An $11.15 million settlement in an Employee Retirement Income Security Act class action over an embattled retirement plan for Rhode Island hospital workers should be approved, the receiver for the plan asserted Monday, ripping objections to the agreement from other parties to the suit.
Current and former AT&T employees have pressed a California federal judge to preserve their proposed class action alleging the telecom giant piled unnecessary costs and fees onto its nearly $35 billion 401(k) plan, saying the company’s bid to escape their claims relies on a precedent that shouldn’t apply.
A former Weil Gotshal & Manges LLP bankruptcy partner has hit Metropolitan Life Insurance Co. with a lawsuit in New York federal court accusing the insurance carrier of wrongly denying him long-term disability benefits even though he suffers from a series of psychiatric problems.
A disabled Alabama woman on Wednesday urged a federal judge not to force her to arbitrate her dispute with Generali Worldwide Insurance Company Ltd. over disability benefits thousands of miles away in London — slamming the agreement as both procedurally and substantively unconscionable, and therefore unenforceable.
The last week has seen former Rabobank trader Anthony Conti sue his old employer, ArcelorMittal take Essar’s investment manager to court months after acquiring its steel business, and the managing director of AlixPartners sue a prominent Irish businessman and a British property tycoon. Here, Law360 looks at those and other new claims in the U.K.
Drinker Biddle & Reath LLP has nabbed two partners for its growing employee benefits practice, adding a former Venable LLP partner in Washington, D.C., and a former Foley & Lardner LLP partner in Dallas.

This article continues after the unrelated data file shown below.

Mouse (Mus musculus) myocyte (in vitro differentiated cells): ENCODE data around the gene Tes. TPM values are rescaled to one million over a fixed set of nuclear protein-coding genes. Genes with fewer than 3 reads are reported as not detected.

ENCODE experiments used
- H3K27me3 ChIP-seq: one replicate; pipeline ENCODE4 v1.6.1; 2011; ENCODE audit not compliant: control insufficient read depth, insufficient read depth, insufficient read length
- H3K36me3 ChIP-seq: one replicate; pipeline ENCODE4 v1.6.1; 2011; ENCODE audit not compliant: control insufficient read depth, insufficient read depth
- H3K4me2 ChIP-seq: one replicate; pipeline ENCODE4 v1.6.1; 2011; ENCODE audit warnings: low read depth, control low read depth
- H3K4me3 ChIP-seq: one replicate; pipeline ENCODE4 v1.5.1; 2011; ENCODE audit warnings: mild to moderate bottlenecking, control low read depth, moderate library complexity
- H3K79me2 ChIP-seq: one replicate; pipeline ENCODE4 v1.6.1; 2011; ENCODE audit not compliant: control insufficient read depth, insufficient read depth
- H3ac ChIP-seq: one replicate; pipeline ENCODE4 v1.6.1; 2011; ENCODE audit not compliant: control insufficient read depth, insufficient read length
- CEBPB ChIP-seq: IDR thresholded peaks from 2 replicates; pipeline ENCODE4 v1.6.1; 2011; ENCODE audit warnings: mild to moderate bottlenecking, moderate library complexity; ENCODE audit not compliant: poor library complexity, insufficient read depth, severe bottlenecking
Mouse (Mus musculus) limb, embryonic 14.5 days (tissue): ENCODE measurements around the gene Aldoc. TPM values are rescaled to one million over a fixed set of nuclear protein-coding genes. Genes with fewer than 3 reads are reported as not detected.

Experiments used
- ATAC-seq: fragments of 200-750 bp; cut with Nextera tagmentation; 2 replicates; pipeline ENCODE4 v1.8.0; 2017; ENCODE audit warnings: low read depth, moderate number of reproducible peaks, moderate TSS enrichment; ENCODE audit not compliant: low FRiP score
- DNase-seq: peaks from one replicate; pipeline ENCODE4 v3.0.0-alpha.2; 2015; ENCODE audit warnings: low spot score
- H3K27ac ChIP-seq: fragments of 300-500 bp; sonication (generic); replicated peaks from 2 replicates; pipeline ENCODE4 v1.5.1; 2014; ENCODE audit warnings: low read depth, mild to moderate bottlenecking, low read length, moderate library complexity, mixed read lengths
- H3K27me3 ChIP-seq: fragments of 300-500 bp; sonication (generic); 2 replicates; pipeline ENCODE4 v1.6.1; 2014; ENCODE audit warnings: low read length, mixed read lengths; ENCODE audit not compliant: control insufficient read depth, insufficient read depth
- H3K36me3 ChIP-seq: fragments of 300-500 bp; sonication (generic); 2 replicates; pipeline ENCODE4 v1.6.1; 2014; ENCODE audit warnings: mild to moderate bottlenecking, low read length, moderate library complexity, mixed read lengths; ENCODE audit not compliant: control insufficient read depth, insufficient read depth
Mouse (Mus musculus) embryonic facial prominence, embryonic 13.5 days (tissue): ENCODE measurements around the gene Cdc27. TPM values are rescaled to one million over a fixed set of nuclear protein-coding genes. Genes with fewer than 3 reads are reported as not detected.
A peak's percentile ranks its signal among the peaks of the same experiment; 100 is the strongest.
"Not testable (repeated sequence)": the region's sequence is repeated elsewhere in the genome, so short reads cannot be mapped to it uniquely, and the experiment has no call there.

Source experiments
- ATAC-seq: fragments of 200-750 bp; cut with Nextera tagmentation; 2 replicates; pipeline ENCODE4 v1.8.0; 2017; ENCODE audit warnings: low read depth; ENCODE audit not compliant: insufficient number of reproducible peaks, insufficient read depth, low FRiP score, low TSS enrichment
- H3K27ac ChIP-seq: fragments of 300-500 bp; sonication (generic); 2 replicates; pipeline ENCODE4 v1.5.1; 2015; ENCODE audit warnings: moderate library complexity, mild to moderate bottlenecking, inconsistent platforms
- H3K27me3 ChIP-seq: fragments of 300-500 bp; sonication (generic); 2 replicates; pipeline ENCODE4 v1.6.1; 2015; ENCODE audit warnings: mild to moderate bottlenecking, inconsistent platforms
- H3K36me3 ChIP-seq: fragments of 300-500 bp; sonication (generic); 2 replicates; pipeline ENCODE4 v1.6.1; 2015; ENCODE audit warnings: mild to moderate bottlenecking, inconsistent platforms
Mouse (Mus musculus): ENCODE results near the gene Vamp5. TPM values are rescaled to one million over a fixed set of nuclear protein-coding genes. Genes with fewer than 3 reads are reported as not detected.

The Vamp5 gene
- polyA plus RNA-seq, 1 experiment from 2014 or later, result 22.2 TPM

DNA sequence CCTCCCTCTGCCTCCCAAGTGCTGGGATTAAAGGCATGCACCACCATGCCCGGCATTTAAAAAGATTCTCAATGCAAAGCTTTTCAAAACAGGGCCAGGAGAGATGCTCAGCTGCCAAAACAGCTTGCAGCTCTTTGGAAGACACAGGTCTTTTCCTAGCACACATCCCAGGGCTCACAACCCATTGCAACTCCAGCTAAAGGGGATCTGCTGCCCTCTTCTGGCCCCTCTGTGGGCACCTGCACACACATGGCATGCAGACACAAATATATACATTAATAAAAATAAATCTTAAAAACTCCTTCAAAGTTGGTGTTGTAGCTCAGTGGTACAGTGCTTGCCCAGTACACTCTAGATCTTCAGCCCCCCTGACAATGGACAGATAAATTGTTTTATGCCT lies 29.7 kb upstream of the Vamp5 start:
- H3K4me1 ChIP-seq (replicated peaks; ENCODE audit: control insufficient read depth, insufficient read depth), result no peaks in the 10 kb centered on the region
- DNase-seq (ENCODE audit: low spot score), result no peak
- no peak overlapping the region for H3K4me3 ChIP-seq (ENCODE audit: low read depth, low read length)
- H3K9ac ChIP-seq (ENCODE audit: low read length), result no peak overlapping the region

The Second Circuit won’t rethink its decision to revive a proposed Employee Retirement Income Security Act class action accusing IBM of wrongly investing its workers’ retirement savings into overvalued company stock, the court ruled Friday.
Bank of America Corp. urged the U.S. Supreme Court Thursday to not review a case seeking to compel a judge to force the bank to disgorge 401(k) plan transaction profits, saying the judge correctly found no profits existed, and he shouldn’t have to issue an inappropriate remedy.
Providers of a West Coast health and welfare plan urged a California federal court on Thursday to dismiss a group of dockworkers' suit over $4.1 million in unpaid health-care claims, arguing that the group's allegations aren't backed up by facts and that some of the workers had already fought out the issue in arbitration.
Earlier this month, a California federal court denied discovery into the identification of third-party funders with a financial interest in the outcome of an underlying patent infringement action. This decision in MLC v. Micron follows a long line of well-reasoned precedent across U.S. federal courts, say Matthew Harrison and Sarah Jacobson of Bentham IMF.